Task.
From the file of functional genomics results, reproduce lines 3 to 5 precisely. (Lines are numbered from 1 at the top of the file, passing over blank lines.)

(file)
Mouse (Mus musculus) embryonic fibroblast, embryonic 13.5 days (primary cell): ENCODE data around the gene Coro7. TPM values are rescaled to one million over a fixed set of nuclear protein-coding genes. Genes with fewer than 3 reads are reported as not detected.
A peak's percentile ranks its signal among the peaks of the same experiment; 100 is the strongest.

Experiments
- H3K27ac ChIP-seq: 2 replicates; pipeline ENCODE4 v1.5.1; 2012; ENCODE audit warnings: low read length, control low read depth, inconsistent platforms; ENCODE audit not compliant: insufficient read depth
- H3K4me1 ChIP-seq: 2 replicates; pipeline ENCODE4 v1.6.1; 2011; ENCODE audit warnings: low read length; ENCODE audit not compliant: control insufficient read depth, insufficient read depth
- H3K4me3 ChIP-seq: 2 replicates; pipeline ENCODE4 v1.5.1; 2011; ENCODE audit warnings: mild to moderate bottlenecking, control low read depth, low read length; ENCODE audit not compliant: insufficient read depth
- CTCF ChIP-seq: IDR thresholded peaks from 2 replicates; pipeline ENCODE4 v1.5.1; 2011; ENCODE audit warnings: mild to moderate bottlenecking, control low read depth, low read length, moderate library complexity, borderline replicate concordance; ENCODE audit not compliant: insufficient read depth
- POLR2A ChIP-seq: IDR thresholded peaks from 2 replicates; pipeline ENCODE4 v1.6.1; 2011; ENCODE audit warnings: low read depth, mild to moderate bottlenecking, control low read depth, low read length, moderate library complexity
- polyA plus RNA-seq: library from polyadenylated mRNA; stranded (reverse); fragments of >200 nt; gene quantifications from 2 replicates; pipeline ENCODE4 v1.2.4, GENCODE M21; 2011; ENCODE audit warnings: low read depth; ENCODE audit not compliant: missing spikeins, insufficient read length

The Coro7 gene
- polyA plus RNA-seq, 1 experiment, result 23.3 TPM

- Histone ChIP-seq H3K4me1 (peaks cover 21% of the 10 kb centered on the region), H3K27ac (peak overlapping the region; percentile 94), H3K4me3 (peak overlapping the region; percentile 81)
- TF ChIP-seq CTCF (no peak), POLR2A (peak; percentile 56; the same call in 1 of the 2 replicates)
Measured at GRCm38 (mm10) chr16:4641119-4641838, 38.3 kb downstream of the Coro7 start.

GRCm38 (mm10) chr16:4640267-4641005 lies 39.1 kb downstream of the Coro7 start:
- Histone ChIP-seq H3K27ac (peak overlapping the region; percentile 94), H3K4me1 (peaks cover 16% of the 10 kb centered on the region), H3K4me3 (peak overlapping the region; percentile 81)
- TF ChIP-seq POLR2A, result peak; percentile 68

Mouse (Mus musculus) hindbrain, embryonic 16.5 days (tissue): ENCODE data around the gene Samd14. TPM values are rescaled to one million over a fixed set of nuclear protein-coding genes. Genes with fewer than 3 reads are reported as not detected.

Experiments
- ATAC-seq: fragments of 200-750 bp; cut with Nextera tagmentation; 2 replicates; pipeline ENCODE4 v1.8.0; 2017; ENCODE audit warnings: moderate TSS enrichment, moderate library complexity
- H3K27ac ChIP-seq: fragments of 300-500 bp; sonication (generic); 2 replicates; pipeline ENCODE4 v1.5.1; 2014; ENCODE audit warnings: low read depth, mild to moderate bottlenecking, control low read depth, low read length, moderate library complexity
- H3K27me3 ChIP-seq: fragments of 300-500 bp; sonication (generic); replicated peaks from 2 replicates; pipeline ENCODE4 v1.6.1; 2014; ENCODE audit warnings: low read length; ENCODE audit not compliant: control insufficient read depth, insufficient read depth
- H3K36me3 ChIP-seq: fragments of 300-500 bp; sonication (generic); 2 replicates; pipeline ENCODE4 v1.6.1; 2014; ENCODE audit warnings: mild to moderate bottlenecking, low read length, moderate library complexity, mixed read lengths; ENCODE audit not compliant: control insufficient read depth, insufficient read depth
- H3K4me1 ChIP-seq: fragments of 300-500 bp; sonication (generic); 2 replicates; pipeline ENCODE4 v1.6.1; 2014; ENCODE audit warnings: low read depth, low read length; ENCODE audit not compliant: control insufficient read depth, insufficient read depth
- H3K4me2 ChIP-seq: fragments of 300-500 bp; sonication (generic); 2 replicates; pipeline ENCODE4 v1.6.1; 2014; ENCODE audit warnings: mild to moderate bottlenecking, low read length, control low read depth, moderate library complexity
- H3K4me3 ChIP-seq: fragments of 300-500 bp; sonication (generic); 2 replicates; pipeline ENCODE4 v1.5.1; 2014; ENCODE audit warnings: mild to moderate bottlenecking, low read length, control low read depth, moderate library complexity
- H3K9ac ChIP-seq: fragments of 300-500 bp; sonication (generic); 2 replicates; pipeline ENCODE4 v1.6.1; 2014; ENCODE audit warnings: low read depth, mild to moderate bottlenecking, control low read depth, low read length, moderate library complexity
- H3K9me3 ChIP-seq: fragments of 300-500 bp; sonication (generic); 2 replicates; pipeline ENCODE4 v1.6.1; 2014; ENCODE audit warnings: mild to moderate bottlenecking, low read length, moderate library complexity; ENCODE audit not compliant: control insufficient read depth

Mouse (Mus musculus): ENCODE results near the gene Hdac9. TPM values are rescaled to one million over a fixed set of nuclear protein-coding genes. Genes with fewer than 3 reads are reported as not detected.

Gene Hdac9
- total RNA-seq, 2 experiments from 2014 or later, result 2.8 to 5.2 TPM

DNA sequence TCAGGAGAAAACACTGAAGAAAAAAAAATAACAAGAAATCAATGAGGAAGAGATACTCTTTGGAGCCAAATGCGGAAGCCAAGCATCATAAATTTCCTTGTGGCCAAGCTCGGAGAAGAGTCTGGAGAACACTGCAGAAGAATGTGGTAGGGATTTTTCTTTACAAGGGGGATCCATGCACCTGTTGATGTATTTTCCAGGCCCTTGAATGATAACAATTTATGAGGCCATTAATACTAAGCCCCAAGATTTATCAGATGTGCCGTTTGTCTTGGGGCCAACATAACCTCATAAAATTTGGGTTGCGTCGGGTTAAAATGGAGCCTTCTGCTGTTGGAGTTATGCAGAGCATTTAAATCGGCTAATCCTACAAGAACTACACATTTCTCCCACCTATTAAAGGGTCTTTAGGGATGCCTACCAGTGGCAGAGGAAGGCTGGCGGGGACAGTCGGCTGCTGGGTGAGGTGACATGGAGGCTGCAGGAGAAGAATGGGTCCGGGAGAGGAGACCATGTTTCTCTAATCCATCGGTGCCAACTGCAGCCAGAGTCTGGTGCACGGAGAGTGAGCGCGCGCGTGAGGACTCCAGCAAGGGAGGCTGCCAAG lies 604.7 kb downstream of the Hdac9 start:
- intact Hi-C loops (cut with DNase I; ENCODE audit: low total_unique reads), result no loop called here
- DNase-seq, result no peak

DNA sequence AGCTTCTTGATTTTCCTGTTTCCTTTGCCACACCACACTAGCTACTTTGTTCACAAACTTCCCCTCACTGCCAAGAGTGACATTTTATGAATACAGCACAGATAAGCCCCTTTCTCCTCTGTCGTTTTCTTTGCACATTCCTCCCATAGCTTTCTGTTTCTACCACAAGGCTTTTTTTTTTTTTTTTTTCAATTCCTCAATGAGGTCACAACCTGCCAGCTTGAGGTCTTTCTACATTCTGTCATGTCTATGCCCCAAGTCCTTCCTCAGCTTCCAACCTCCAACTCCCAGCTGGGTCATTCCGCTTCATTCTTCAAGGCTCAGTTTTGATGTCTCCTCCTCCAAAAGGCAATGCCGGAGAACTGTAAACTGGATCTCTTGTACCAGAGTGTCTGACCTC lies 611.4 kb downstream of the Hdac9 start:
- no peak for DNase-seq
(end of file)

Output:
Experiments
- H3K27ac ChIP-seq: 2 replicates; pipeline ENCODE4 v1.5.1; 2012; ENCODE audit warnings: low read length, control low read depth, inconsistent platforms; ENCODE audit not compliant: insufficient read depth
- H3K4me1 ChIP-seq: 2 replicates; pipeline ENCODE4 v1.6.1; 2011; ENCODE audit warnings: low read length; ENCODE audit not compliant: control insufficient read depth, insufficient read depth